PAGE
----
In the field of Cultural Heritage the subjects History of Architecture, History of Art, Theory of Architecture as well as Historic Building Conservation and Research are mandatory and elective subjects in the course programme. Historic Building Conservation prepares the students in practical aspects relating to the conservation and restoration of buildings. Besides the history of theory formation and monument preservation practice, the course explores the main documentation and examination methods and gives an introduction into the specific properties of historic materials and structures. There is also some theory on legal and institutional aspects to show how our national historic building preservation and also the World Heritage status are organised and the respectively applicable criteria.
What experiences have you had with students who come from other cultural environments, are there major differences in their concept of conservation value? Have you been able to inspire them in a way that will help them in their home country?
International definitions for conservation-worthy projects do indeed differ. Many students from different cultural environments are very interested in this topic. One often has the impression that here in Germany they are inclined to award greater importance to their own heritage and the need for conservation. The way historic monuments are dealt with in their home country is a subject of discussion and frequently comment on negatively.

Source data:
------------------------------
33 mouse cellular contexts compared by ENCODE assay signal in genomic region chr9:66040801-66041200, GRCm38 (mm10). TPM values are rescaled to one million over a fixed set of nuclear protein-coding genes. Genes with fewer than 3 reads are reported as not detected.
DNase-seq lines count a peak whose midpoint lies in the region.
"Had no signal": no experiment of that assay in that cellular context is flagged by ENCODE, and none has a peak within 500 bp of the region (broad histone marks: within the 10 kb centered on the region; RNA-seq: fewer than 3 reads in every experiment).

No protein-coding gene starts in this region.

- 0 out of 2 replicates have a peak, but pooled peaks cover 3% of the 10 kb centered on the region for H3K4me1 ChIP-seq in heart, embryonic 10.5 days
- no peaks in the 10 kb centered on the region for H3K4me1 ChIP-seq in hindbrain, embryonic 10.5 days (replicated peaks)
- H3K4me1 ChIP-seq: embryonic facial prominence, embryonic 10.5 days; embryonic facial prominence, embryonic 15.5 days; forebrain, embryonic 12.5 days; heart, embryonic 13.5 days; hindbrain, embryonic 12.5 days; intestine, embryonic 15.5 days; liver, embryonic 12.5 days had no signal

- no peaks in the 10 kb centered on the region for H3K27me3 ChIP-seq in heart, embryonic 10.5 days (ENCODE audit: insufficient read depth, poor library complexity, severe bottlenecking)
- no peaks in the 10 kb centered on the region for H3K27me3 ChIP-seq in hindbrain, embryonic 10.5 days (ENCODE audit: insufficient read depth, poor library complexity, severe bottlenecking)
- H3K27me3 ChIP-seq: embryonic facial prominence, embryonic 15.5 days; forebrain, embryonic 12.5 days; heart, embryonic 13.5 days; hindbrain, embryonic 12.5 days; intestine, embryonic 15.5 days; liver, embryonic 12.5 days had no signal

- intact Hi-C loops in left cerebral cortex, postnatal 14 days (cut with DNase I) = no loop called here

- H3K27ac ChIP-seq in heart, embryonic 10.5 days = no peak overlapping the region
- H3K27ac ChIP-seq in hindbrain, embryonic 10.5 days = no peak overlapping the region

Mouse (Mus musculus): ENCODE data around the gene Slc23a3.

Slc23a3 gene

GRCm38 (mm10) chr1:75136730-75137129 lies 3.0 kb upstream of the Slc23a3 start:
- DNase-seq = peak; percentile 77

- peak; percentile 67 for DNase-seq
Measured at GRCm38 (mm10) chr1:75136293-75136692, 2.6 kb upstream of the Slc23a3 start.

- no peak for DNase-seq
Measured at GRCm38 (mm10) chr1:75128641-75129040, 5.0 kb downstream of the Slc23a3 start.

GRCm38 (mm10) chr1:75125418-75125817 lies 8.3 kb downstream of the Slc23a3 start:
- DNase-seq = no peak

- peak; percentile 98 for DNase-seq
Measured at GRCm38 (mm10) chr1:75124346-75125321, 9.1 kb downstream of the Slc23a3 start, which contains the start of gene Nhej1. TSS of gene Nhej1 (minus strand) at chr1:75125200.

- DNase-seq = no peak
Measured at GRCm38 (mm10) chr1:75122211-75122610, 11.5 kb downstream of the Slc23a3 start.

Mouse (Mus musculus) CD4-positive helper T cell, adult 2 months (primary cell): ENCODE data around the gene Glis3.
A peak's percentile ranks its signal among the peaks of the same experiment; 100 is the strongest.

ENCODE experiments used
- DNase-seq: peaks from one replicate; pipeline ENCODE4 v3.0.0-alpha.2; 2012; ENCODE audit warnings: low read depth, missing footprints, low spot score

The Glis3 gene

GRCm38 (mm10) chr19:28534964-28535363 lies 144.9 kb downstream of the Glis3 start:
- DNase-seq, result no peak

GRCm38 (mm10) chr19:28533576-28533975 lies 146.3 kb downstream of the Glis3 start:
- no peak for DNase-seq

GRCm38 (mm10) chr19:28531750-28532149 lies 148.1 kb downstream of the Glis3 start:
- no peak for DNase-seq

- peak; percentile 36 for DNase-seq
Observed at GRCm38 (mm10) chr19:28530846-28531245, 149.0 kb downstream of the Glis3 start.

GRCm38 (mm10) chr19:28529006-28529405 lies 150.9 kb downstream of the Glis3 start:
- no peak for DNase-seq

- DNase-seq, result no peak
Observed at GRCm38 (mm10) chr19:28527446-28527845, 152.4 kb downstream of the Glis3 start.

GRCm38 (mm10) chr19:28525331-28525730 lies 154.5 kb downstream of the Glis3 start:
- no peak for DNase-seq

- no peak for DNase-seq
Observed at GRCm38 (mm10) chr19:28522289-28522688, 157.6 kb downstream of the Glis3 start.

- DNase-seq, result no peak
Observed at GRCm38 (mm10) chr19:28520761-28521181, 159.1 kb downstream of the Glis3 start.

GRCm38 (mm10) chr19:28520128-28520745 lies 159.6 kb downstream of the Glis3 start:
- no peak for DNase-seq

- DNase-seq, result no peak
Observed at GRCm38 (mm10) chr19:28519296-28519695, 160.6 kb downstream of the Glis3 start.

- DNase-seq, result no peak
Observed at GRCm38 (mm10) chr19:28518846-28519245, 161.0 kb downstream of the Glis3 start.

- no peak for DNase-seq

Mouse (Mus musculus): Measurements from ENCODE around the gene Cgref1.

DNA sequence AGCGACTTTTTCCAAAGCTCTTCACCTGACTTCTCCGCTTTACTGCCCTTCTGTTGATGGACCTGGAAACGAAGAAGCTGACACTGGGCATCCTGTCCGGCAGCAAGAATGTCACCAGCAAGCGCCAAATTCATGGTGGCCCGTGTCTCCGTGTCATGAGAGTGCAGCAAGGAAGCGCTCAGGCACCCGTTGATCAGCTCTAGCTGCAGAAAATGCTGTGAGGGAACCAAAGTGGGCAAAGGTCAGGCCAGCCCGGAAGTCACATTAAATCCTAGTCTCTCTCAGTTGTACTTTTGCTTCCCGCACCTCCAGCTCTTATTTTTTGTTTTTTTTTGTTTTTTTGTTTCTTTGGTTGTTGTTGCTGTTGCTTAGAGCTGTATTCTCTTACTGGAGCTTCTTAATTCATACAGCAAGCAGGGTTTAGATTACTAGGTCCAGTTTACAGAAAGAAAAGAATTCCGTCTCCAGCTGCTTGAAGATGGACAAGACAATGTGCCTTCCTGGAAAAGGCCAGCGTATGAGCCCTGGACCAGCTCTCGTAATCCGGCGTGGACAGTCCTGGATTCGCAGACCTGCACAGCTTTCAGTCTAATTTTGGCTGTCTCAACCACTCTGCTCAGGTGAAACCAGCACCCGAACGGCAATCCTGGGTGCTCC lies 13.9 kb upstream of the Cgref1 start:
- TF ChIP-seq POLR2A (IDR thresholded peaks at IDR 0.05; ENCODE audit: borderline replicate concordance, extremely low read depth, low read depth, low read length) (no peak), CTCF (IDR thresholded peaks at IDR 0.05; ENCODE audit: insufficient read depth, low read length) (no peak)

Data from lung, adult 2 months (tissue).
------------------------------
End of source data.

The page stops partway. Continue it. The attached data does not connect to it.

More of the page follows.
It is rather like the development of environmental awareness: a society as well as the political and administrative representatives must accept the preservation of architectural heritage as an imperative obligation. For sensible heritage conservation I therefore need a “critical mass”. This also includes civil involvement, patronage and, of course, appropriate educational training.
We can offer our education courses. These naturally first and foremost focus on our own local conditions and architectural culture, the acquired knowledge is, however, translated by the students. But we cannot generate the “critical mass”, and if this is lacking we are just sending back lone warriors. But that is at least a start.
Cooperations exist between German universities and universities outside of Europe, at the Brandenburgische Technical University (BTU ) Cottbus Senftenberg with Helwan University in Cairo, for example, and at the RWTH Aachen with Iran.
Currently, with the support of the Foreign Office, a Master Degree course in Architectural Conservation is being launched at the German Jordanian University (GJU) in Amman/Jordan. This addresses interested Jordanian students with Bachelor degrees in related subjects, and in particular students from Syria, or from Iraq, for example, who are living in one of the refugee camps in Jordan.
Prof. Dr.-Ing. Christian Raabe, Architect, since 1994 office partnership with Prof. Dr.-Ing. Martina Abri. In 2008 appointed as professor for Historic Building Conservation and Research at the RWTH Aachen University. Many restoration projects in Berlin and abroad.